As the encryption argument takes center stage in the ongoing Apple vs. the U.S. Government squabbles, a very important—and potentially destructive—change is taking place in security strategy.
The encryption and security thinking used to be focused solely on protecting a customer's data from cyberthieves and other bad guys attempting to break in. It then morphed to also see law enforcement as the attacker, putting in various defenses to keep out municipal, state, federal and global investigators, sometimes on fishing expeditions for any hint of wrongdoing.
Companies like Apple—and where Apple goes, the tech industry almost always follows—are now adding a new enemy to its to-be-protected-from list: itself. The theory goes that if Apple's best engineering can't break into its own devices, government court orders will be irrelevant. Apple can't be made to do what it can't physically do.
But this raises an interesting legal question. What if Apple goes out of its way to spend millions of dollars to develop a way to not able to do something? Is that intentional obstruction?
Look at it from a different perspective. Let's say that a well-financed drug dealer specifically knew that law enforcement wanted to look at particular financial records that he possessed. What if he created a massive vault that, upon a specific voice command in its owner's voice, would delete all access codes and disintegrate the vault's contents? (OK, if it could really disintegrate all of its contents, I suppose it wouldn't need to delete its codes. But drug dealers tend to opt for security redundancies.)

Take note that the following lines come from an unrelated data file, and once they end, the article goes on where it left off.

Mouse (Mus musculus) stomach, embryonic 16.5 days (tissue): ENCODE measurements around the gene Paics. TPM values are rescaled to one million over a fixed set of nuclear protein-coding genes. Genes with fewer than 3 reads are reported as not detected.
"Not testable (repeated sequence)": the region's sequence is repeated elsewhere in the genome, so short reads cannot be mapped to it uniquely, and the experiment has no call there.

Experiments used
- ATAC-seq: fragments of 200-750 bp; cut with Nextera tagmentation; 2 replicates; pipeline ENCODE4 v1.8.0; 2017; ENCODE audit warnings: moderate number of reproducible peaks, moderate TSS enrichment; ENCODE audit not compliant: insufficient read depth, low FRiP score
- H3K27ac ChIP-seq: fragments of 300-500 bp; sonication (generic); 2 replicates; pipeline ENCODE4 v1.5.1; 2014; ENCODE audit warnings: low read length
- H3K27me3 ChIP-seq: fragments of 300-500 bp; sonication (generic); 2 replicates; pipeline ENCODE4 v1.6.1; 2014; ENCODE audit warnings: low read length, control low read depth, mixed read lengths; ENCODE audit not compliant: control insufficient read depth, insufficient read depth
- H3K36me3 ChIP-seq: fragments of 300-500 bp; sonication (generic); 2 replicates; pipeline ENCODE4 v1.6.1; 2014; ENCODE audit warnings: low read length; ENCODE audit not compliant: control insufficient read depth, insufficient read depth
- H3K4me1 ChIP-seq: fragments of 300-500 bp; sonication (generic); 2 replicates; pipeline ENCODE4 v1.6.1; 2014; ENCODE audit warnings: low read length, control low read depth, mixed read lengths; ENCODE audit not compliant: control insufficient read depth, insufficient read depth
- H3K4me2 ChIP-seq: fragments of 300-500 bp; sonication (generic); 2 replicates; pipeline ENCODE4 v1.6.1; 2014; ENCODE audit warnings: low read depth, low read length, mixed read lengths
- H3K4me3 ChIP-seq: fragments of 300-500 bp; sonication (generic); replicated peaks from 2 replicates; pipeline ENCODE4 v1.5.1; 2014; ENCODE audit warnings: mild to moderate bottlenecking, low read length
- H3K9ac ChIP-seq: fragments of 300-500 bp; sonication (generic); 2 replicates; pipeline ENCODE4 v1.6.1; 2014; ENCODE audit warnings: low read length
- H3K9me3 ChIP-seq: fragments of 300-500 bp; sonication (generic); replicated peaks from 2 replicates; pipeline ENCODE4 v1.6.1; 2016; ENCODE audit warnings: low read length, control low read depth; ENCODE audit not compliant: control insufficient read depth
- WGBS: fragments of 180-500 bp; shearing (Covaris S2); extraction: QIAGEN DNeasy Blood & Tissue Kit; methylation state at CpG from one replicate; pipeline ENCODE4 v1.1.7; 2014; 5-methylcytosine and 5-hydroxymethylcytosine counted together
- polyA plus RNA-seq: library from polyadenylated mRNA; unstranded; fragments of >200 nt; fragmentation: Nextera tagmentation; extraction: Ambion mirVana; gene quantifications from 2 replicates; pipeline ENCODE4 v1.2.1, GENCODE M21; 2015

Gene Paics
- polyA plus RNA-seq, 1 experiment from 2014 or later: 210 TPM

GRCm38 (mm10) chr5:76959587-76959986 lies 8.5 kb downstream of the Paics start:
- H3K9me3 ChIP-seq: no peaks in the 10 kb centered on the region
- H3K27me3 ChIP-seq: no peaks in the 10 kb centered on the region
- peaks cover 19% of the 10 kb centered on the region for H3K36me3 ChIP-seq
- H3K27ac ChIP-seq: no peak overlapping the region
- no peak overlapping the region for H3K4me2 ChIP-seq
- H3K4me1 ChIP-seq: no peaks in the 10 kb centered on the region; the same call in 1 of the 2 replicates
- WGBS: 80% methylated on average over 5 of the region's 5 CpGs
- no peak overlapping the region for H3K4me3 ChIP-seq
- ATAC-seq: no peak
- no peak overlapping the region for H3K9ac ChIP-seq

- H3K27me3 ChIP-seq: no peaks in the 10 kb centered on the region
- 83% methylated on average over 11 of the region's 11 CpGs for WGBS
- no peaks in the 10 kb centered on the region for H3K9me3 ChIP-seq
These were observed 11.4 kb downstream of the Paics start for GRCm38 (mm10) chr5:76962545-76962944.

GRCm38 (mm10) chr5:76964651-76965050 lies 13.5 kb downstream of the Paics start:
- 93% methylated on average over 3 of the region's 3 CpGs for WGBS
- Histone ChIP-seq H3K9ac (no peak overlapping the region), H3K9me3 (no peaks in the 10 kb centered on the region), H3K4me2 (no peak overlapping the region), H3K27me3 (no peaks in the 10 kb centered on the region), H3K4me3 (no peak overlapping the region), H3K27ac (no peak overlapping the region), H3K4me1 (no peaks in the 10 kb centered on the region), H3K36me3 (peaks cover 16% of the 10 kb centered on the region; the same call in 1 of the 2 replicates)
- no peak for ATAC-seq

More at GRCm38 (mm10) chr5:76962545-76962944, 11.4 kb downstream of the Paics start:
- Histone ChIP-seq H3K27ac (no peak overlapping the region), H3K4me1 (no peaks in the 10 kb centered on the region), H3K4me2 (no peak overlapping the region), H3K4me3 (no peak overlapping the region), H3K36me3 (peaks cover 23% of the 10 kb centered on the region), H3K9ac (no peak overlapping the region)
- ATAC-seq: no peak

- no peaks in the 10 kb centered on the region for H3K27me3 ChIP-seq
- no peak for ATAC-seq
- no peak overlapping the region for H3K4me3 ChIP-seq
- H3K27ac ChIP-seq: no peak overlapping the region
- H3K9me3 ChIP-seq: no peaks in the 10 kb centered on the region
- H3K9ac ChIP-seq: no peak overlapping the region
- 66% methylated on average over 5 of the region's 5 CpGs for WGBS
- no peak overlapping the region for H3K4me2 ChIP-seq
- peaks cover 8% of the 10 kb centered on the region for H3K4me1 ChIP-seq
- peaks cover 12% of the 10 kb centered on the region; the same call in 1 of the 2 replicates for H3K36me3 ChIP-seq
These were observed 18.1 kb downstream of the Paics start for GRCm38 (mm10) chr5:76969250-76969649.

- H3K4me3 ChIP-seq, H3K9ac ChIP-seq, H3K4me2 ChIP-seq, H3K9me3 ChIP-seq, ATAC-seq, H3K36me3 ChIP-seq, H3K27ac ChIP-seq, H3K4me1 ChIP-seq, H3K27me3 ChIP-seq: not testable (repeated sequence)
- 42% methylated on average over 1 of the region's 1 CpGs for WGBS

Could the act of creating such a vault and saying that command be considered defiance of the anticipated court order? Would it potentially constitute contempt of court?
We have discussed here why it's not a great idea to have the government dictating corporate encryption policies. But what the government is doing here is a lot more invasive than many people think. They are not asking for the encryption backdoor. They are instead asking Apple to use its engineers—at no cost to the government—to create security weaknesses that the government can exploit. Specifically, they are asking for a removal of the limit on the number of bad password attempts before the system locks up, as well as the removal of time limits between break-in attempts. With those two items gone, brute force attacks will inevitably be able to crack into the phone.
Mark Rasch is a former federal prosecutor, former head of the U.S. Justice Department's high-tech crimes unit and currently serves as the chief security evangelist for Verizon. Rasch argues that Apple—and anyone who follows them—are in the clear legally.
Here's the legal bottom line, from Rasch's perspective, which is not necessarily in accordance with the legal interpretations of current Justice Department lawyers or lawyers for the next administration's Justice Department.
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